As the saying goes, "When life gives you lemons [especially the juicy ones, like this book], make lemonade!"

A WORD ABOUT COUNTEREXAMPLES.Talented analysts, like mathematicians in other fields, tend to keep a a relatively small number of very carefully constructed counterexamples in mind and try to adapt them to situations that arise as a step toward their understanding.One of my professors, a mathematician of some note (not Birkhoff or Rota but easily in their league), had a counterexample he called the "wandering, shrinking interval" that wrecked many incorrect conjectures, much to his delight.It takes astonishingly few of these counterexamples to be really effective--a dozen, say, may be on the high side, if the counterexamples are well-chosen and evolve over time--and each analyst seems to have his or her own list, with a much larger, less subtle, core of interesting pathologies that all good analysts seem to know.

The subtleties ultimately derive from an oral tradition that's handed down from professor to student, which is the real purpose of advanced instruction at any level.However, a number of books talk about the well-known core in various areas of mathematics--e.g., analysis, topology, topological vector spaces (functional analysis), differential equations, and probability.They can get you started in constructing your own counterexamples, not least by getting you into the conversations where the more sophisticated concepts are discussed; this review's Listmania page on my profile has pointers.

POSTSCRIPT (added 18 Mar 2009). When I read this review after almost a year, I'm struck that there's no errata in later printings of the Fourth Edition.This edition first appeared in January 1989; Birkhoff died in November 1996; and Rota in April 1999.It seems highly likely that the authors became aware of many errors before their deaths, colleagues and students being what they are, so there probably was ample opportunity to issue sucha sheet, if they'd so desired.

They may have concluded, however, that corrections are superfluous, because a careful student of mathematics--the type that they tried to reach, and of which there's never been any shortage in Cambridge--would proceed as I've suggested without further ado.Indeed, an instructor can see the uncertainty as beneficial, as it is in the exam questions I've described.There's no knowing at this point, of course, but I would find it quite plausible that they reasoned in this way. --PJES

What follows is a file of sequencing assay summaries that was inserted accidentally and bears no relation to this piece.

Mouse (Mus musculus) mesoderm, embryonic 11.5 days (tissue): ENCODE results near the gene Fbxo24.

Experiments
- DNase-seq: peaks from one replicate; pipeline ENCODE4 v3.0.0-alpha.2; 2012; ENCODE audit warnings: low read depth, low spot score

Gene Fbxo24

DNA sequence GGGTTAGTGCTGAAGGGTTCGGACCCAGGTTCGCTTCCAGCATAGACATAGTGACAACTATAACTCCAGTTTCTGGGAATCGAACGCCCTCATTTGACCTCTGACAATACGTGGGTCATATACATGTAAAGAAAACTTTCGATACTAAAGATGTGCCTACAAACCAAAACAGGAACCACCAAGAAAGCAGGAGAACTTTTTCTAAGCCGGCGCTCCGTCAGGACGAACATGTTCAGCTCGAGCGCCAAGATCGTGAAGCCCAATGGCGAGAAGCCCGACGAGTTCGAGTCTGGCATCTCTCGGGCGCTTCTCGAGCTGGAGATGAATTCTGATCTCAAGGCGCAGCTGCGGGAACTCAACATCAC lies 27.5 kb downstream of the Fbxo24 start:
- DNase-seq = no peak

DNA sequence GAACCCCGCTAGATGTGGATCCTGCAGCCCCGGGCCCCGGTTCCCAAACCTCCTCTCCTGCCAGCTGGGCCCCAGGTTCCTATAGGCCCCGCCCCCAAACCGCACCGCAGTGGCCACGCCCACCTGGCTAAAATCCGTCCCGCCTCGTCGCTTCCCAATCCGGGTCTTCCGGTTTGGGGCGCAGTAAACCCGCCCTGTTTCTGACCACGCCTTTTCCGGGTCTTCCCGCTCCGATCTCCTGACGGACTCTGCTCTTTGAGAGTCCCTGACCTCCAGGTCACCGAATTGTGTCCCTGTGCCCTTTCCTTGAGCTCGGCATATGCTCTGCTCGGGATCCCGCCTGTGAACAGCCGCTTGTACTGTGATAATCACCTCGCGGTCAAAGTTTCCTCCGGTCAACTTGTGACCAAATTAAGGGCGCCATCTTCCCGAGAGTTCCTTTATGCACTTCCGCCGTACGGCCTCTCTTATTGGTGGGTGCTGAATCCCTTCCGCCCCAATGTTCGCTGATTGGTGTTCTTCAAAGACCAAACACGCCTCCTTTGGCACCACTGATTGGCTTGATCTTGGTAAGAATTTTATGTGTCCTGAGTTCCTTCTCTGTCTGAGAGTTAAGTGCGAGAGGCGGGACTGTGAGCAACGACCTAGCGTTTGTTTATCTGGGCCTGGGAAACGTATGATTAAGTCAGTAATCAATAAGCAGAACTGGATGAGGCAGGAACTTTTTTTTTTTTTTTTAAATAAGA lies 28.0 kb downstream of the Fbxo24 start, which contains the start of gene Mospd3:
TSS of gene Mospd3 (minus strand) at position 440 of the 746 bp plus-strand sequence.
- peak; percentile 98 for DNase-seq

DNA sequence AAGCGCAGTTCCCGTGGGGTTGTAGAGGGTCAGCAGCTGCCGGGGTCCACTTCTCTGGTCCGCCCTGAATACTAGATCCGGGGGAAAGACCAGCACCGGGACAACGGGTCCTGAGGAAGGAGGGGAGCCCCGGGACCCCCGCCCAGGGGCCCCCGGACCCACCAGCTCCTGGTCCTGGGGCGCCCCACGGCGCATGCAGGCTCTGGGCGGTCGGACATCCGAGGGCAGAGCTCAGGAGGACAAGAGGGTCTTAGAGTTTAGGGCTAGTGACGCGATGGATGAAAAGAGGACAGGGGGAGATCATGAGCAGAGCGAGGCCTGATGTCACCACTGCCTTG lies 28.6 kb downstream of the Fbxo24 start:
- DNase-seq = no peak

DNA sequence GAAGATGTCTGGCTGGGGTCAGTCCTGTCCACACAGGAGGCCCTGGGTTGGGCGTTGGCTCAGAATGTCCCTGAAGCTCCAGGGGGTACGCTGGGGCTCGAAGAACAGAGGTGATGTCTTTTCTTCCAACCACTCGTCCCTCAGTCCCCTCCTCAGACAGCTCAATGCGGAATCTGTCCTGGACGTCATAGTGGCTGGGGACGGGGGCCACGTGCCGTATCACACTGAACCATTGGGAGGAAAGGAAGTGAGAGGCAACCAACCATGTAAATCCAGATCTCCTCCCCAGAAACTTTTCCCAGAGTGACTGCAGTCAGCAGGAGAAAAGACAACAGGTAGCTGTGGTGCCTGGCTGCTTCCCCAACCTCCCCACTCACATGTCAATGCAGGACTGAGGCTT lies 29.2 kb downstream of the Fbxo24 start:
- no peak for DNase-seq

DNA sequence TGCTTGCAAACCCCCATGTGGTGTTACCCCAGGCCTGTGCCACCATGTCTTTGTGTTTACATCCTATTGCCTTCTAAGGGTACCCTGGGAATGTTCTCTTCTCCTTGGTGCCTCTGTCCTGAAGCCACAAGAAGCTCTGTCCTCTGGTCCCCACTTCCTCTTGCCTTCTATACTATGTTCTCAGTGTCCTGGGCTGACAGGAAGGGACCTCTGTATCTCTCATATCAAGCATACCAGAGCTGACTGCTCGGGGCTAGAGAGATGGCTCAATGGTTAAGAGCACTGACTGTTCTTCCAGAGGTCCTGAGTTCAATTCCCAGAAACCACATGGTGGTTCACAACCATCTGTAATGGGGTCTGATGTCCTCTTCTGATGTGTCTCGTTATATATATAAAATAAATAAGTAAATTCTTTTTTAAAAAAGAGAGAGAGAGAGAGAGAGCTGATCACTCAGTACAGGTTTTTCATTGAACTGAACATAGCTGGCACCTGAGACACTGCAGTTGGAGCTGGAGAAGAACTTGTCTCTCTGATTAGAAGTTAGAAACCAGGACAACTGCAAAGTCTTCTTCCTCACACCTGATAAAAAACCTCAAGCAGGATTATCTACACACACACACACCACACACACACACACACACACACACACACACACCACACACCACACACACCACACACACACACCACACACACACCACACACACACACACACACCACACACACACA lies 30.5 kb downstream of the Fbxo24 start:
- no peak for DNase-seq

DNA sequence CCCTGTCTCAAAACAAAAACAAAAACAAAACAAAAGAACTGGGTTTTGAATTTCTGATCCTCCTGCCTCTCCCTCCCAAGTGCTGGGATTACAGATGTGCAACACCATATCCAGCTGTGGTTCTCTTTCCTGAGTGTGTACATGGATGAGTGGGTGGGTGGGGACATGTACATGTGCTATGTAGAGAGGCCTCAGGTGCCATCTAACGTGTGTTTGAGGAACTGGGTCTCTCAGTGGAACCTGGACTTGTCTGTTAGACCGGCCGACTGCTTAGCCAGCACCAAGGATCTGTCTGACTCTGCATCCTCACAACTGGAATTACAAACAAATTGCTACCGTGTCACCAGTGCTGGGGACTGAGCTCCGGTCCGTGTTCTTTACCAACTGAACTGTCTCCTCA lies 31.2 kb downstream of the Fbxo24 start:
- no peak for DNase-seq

2-0 out of 5 stars Full of mistakes
This text is based upon lecture notes (written either by Rota and then bound by Birkhoff or vice versa) and it is VERY apparant that the authors spent little time on checking for mistakes.It seems as though every fourth problem has a typographical error or is completely incorrect.This textbook does not take an intuitive approach to the subject and the many errors gives me reason to rate it low.

Nothing is more frustrating to a student than to have a text make a claim, ask you to prove it, and then you find out the claim is false.This is not a unique occurance.Steer clear of this textbook.

4-0 out of 5 stars Good text but watch for errors
This is a good text for a course in ODE after the computational course is completed.This book covers many topics in ODE, but be careful and watchfor errors; especially near the end of the text.Most of the errors comein the excercises.For instance: you are asked to show that "everyfinite sequence of eigenfunctions of a S-L system is bounded".Duh! This is trivial until one realizes that every infinite sequence is alsobounded. ... Read more

2. A Survey of Modern Algebra
by Garrett Birkhoff, Saunders Mac Lane
Paperback: 512 Pages (2008-10-20)
list price: US$69.00 -- used & new: US$59.48
(price subject to change: see help)
Asin: 1568814542
Average Customer Review: 4.0 out of 5 stars
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Now available in paperback, this classic, written by two young instructors who became giants in their field, has shaped the understanding of modern algebra for generations of mathematicians and remains a valuable reference and text for self study and college courses. ... Read more

Customer Reviews (4)

3-0 out of 5 stars too concise for its own good
Any college level math text should have AT LEAST one of the following, but hopefully both:

1) plenty of examples illustrating the use of the taught proofs, theorems, algorithms, procedures, etc.

2) Answers to AT LEAST some of the exercises in the back of the text.

Without one of these, how would you ever know you were grasping the material?

Unfortunately, this book comes up pretty short on #1 and completely empty on #2. there are many sections that are lacking examples, and there are NO solutions to the exercises.